Aug 24, 2011
I was diagnosed 2 years ago and, with Atripla, my CD4 slowly went to 78 (6%) to 223 (17%) and undetectable viral load since my first bloodwork. Last month's quarterly bloodwork showed a drop in both CD4 (125) and percentage (7%). A week later, my doctor redid the test and the numbers were 188 and 9%. She feels that I've become allergic to Bactrim because of the low CD4 and an unexplained low fever I was running for a couple of weeks. I stopped Bactrim and the fever disappeared within days, so maybe she was right. I can't find much about this online so I must ask: how can one suddenly become allergic to a med?
She did Dapsone to my meds list, FYI.
Response from Dr. Henry
Some patient can become sensitive to sulfa drugs such as Bactrim with fever and in some cases Bactrim like drugs can also impact bone marrow function. I dont have an easy answer as to why such problems can occur after years of use (the effect of Bactrim on bone marrow function/CD4 count can build up slowly--the fever all of a sudden is less easy to explain unless there was some other cause for it that wasnt recognized but got better within time frame of stopping the Bactrim). Bactrim/sulfa allergies are more common in HIV+ persons than in the general population for reasons that remain poorly understood. KH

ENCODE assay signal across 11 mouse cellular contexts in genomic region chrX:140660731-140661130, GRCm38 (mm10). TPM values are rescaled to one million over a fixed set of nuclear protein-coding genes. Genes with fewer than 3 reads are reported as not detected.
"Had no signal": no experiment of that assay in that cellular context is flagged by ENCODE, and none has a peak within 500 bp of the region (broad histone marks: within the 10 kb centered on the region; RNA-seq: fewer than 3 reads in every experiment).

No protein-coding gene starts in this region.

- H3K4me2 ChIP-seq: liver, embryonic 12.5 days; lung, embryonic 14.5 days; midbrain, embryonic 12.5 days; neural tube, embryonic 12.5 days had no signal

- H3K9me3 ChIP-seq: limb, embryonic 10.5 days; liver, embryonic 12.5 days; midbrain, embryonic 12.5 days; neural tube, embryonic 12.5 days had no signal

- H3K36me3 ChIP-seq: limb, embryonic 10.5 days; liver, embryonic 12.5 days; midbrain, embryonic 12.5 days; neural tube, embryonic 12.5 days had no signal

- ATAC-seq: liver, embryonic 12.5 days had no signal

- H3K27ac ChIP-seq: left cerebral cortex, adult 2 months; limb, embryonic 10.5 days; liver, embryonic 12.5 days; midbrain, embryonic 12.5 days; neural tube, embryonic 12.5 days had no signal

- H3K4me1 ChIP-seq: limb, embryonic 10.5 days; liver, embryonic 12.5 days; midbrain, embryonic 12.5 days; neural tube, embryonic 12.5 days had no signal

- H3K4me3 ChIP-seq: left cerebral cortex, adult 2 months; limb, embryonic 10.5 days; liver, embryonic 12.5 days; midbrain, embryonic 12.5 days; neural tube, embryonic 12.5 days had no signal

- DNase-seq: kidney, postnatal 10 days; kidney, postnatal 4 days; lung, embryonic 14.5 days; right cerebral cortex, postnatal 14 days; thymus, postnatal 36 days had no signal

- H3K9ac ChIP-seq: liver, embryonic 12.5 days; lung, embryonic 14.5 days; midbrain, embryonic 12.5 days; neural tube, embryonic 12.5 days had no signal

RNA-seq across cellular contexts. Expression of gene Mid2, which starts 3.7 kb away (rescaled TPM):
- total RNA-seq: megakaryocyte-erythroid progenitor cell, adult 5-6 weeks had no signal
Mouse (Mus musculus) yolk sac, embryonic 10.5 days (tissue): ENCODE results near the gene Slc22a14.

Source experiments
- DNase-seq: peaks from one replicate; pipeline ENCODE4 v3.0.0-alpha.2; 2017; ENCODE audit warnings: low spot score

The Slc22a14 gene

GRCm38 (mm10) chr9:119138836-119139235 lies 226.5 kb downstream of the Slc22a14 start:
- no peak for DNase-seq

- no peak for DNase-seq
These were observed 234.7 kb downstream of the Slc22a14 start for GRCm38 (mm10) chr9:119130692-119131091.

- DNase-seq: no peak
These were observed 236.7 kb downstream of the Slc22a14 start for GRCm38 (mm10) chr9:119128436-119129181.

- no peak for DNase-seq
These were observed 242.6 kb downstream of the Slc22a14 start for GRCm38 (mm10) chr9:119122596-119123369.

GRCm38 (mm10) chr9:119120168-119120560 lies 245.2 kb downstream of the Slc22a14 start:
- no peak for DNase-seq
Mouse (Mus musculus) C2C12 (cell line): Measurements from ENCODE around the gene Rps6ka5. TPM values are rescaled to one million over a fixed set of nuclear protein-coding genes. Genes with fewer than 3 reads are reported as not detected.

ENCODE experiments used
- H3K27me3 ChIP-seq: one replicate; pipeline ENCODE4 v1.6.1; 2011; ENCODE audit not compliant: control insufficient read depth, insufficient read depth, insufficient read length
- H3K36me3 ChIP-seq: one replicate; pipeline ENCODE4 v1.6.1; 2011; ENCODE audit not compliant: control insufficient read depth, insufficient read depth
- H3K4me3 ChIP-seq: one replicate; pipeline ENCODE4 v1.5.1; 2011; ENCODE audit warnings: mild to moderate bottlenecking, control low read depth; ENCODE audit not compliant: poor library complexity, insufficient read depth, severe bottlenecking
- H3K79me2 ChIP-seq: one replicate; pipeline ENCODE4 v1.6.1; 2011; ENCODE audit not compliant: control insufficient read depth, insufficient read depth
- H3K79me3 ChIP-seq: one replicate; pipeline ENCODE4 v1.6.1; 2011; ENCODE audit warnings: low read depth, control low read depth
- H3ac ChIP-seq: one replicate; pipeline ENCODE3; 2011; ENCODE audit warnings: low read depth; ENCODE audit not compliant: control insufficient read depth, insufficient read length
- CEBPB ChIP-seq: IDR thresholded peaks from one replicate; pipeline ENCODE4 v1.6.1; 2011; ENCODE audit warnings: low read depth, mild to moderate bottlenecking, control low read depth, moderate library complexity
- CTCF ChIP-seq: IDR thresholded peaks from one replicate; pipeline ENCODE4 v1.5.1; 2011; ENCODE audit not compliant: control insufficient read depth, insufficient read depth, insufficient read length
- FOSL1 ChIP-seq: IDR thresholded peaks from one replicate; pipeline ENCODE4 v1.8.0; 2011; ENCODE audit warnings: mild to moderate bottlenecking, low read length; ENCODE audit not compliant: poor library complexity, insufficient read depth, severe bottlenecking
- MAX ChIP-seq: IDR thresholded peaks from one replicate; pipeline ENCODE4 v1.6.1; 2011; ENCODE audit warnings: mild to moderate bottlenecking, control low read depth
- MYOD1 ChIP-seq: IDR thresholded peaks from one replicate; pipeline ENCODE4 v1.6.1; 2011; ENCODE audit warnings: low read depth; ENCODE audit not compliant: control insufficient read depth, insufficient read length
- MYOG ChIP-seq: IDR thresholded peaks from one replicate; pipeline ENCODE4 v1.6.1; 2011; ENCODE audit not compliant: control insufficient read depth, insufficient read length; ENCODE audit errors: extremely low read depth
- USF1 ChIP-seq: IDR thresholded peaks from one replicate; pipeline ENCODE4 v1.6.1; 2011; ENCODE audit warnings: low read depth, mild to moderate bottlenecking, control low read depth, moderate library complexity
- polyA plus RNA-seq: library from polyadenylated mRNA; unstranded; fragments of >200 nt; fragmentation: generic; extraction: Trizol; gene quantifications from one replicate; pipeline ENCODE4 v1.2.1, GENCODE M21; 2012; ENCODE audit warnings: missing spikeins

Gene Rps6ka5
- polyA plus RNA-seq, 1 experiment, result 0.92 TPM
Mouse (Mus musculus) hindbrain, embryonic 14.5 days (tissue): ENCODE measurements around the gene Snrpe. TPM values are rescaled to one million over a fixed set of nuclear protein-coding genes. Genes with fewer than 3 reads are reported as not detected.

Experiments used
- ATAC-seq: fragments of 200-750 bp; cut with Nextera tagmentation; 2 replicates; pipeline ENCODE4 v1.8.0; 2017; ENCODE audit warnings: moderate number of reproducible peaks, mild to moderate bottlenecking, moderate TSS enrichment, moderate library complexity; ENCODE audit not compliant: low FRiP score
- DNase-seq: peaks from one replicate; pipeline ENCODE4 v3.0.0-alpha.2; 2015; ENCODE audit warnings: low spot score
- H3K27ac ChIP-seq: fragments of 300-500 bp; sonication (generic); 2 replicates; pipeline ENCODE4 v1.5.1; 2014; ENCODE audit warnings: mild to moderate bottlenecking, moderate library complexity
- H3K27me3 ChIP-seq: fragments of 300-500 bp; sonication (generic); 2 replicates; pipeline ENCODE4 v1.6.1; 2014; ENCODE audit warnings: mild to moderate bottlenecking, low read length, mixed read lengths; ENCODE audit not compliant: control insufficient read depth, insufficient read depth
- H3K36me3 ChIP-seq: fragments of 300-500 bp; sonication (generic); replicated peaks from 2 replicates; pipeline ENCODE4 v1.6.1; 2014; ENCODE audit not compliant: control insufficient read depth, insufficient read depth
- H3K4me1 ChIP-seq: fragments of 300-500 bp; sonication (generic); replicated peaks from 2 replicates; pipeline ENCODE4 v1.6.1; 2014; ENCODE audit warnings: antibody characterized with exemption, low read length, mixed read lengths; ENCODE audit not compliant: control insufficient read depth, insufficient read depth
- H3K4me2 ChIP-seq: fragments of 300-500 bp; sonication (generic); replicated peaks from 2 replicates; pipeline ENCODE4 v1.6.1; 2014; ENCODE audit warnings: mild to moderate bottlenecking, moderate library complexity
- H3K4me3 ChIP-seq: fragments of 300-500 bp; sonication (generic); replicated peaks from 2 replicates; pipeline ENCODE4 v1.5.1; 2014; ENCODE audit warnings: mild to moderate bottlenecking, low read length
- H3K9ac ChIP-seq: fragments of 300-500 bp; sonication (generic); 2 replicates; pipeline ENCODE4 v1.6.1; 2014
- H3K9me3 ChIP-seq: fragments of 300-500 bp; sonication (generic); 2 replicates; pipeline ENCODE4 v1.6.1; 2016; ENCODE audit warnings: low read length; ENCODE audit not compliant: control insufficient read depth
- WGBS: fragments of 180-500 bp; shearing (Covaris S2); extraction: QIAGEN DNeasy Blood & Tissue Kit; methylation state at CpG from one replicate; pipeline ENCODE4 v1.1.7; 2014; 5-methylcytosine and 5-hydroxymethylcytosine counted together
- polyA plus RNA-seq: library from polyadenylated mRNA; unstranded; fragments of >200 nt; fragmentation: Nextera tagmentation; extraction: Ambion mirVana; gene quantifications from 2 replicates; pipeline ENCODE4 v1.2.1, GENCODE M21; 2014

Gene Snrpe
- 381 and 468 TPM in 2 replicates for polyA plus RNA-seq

Get Email Notifications When This Forum Updates or Subscribe With RSS
This forum is designed for educational purposes only, and experts are not rendering medical, mental health, legal or other professional advice or services. If you have or suspect you may have a medical, mental health, legal or other problem that requires advice, consult your own caregiver, attorney or other qualified professional.
Experts appearing on this page are independent and are solely responsible for editing and fact-checking their material. Neither TheBody.com nor any advertiser is the publisher or speaker of posted visitors' questions or the experts' material.